Nugget: a smarter-than-average political drama with thinly veiled attacks on Dubya Bush and Karl Rove (Dreyfuss's character), but nevertheless strong performances from an impressive cast and an unconventionally open conclusion. Pessimistic realism: the good guys don't always win.

Monday 11 July 2005

Strictly Ballroom (1992) - ickleReview (TV)

Baz Luhrmann dancing romp, which starts off like a documentary about an Australian ballroom dancing contest and turns into a delightful feelgood comedy. The Antipodean Dirty Dancing, without the ponce and certainly without taking itself too seriously.

Luhrmann makes it visually arresting with his fast cross-cutting and set-piece lighting. The script is sharp and magnetic, with a predictable but nevertheless satisfying arc.

Paul Merurio plays Scott Hastings, a young dancer with high expectations, but who suffers from the same anti-establishment scorn which his father received for inventing his own steps. He loses his partner but gains another in the frumpy but sleeping beauty of the Spanish-blooded Fran (Tara Morice), whom he first dismisses as a beginner, but then grows to love. Together they take their daring routine to the big championships, but the dancesport big-wigs don't intend to make it easy for them.

Nugget: a great bit of fun and well worth listening to the advice (which you've no doubt heard) to see this latent gem, which I never bothered to catch on its release. Luhrmann directs with vigour and originality, which he later turned to Romeo + Juliet (but then bombed with in Moulin Rouge).

One Day in September (2000) - ickleReview (video)

The most chilling photograph I have ever seenDocumentary about the terrorist kidnapping at the 1972 Munich Olympics. 8 Palestinian terrorists (calling themselves "Black September") stormed the Olympic Village apartments of the Israeli team early on the morning of 5 September, taking 11 hostages. They shot one of them in the initial struggles and a second one later when he attempted to seize one of the weapons the terrorists were carrying. He later died lying amongst his tied-up Israeli teammates in the apartment room.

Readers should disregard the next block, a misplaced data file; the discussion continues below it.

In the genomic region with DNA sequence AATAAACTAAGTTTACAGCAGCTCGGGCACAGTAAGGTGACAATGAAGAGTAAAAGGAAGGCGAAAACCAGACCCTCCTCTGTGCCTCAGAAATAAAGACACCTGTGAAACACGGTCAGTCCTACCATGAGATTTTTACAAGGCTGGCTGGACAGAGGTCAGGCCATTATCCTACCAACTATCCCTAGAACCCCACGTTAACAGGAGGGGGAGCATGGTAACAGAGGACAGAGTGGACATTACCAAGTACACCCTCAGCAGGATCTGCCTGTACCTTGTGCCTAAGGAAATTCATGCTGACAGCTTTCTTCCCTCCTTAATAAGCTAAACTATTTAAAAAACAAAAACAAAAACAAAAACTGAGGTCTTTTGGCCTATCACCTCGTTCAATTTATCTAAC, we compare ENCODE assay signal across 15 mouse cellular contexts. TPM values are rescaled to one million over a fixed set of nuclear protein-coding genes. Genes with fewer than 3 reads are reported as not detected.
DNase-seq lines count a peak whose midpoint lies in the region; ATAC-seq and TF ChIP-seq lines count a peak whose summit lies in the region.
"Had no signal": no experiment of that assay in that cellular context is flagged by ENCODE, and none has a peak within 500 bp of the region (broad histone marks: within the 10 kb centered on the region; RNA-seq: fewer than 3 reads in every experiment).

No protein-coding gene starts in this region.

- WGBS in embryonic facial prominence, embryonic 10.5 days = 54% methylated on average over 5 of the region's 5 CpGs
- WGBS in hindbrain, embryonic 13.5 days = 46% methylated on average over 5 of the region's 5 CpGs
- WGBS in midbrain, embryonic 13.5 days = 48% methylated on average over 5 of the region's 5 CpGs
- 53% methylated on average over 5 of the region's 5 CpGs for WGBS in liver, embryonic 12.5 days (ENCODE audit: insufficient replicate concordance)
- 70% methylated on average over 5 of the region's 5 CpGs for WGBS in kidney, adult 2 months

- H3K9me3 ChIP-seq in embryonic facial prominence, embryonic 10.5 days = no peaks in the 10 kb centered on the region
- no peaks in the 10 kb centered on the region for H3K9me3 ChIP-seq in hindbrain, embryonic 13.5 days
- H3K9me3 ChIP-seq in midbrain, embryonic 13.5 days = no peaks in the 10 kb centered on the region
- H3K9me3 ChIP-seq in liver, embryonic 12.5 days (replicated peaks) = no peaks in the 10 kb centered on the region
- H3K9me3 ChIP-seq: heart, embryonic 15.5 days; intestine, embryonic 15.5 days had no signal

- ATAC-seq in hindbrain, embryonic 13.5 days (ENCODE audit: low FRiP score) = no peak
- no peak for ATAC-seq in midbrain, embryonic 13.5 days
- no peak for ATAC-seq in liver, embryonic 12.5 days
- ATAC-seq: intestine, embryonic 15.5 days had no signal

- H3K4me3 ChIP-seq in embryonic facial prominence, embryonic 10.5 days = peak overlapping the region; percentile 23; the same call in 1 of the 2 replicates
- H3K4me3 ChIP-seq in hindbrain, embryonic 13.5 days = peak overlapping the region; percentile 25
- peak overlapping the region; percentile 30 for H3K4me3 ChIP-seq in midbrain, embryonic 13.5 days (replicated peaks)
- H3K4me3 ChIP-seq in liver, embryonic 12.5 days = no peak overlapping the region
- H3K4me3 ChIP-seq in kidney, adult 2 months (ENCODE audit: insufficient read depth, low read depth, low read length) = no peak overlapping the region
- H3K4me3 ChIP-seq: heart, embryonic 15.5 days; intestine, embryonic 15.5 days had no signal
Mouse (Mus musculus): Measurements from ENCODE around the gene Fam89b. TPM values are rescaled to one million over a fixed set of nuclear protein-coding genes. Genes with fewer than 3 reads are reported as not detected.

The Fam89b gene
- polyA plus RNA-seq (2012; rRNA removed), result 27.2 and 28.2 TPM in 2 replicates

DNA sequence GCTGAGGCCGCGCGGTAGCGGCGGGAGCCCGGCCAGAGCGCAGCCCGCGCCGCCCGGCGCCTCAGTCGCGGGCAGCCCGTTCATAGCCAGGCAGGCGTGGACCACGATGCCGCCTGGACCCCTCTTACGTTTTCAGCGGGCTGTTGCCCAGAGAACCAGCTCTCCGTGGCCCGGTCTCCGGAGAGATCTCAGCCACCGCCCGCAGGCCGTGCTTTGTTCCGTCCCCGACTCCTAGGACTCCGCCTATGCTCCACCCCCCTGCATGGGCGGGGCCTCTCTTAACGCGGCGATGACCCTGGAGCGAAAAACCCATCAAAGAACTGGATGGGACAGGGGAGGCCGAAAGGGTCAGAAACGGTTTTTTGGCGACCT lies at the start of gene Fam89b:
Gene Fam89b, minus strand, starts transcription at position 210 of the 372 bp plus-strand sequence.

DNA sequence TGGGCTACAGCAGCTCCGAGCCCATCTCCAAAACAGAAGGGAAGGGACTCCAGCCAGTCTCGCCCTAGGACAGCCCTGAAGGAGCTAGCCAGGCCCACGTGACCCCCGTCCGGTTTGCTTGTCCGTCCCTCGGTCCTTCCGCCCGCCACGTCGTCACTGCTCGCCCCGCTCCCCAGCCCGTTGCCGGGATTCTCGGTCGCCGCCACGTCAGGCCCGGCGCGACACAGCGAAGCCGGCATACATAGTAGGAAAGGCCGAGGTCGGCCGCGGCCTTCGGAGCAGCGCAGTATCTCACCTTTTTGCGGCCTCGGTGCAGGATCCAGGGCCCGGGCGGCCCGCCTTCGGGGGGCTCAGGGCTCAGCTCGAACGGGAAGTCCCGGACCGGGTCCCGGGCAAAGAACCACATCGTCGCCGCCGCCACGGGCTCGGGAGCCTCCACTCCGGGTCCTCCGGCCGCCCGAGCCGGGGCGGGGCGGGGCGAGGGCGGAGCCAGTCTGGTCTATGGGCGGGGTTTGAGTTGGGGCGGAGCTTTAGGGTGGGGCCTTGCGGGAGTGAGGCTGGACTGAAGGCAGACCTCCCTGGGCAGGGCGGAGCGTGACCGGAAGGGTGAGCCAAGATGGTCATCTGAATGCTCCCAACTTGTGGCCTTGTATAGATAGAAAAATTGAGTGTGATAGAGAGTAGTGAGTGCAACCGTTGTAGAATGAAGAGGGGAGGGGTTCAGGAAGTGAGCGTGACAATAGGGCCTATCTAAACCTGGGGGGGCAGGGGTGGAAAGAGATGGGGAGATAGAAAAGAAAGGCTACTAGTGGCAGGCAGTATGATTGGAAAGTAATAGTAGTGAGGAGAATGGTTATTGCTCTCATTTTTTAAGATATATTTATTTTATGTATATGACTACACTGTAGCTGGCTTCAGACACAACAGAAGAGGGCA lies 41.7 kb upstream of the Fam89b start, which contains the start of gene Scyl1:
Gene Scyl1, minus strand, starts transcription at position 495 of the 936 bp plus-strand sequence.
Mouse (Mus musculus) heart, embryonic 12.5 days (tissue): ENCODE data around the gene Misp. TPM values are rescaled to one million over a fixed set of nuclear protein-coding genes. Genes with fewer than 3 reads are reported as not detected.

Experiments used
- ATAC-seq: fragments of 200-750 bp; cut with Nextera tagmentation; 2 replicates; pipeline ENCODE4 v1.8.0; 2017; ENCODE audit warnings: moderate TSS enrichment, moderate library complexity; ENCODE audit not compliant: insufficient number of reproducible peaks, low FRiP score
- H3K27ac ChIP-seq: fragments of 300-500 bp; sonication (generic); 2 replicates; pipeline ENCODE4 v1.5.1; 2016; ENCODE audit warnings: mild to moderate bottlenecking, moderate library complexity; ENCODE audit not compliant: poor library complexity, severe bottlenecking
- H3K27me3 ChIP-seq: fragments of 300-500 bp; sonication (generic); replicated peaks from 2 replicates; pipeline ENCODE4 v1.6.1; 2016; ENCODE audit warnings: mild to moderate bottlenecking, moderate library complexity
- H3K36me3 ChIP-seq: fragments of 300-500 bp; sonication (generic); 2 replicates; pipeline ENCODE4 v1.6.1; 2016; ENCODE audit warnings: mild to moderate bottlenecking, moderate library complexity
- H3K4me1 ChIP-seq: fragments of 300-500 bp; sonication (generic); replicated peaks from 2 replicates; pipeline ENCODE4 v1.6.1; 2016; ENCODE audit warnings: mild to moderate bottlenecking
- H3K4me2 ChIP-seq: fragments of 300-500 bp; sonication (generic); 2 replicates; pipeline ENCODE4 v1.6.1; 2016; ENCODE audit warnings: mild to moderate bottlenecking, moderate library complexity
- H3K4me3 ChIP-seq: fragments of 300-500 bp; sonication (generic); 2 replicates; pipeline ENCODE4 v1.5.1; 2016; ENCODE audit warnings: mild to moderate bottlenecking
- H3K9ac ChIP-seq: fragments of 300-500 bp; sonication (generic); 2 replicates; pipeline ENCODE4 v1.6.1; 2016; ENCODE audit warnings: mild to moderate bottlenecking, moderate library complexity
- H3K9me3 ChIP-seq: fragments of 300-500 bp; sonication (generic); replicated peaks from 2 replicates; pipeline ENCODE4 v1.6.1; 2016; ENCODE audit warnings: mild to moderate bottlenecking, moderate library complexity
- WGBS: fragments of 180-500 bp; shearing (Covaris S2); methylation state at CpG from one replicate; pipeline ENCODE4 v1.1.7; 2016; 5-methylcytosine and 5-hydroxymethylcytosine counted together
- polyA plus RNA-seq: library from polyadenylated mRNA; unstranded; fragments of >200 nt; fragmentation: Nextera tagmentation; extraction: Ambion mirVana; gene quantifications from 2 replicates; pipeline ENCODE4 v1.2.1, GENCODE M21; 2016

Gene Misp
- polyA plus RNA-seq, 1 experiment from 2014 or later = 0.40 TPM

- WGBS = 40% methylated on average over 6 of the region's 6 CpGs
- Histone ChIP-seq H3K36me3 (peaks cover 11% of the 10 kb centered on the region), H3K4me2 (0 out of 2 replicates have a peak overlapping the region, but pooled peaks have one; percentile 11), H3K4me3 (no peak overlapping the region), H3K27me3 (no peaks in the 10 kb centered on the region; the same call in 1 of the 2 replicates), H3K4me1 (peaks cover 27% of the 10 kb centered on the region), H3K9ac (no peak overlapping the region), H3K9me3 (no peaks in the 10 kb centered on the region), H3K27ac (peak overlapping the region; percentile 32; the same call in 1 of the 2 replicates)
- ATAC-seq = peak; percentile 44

The terrorists demanded that around 200 Palestinian prisoners be released from jails worldwise, otherwise they would execute the hostages at 12 noon. German police tried to negotiate with them and eventually managed to secure an extended deadline of 5pm. This, too, passed.

Director Kevin Macdonald pieces together a thrilling narrative using a rich archive of television news and film footage. This was an unprecedented world stage for the Palestinians to raise awareness of their oppression by the Israeli state in the Middle East. All the media did was help them by giving the stunt blanket coverage. At one stage, German police officers, comically dressed in athletes' tracksuits, tried to storm the building in which the hostages were being held. East German television were covering it live, however, so the terrorists could see exactly what was going on, watching the TV in their apartment.

This was just one of many atrocious slip-ups by the German authorities. The Olympic organizers were putting pressure on the police to let the Games return to normal as soon as possible. Some events were still taking place on that day - 5 September 1972 - and in awful bad taste, the Games continued the following day, after the hostage situation had come to an end. (I won't spoil the tension for you by telling you what happened.)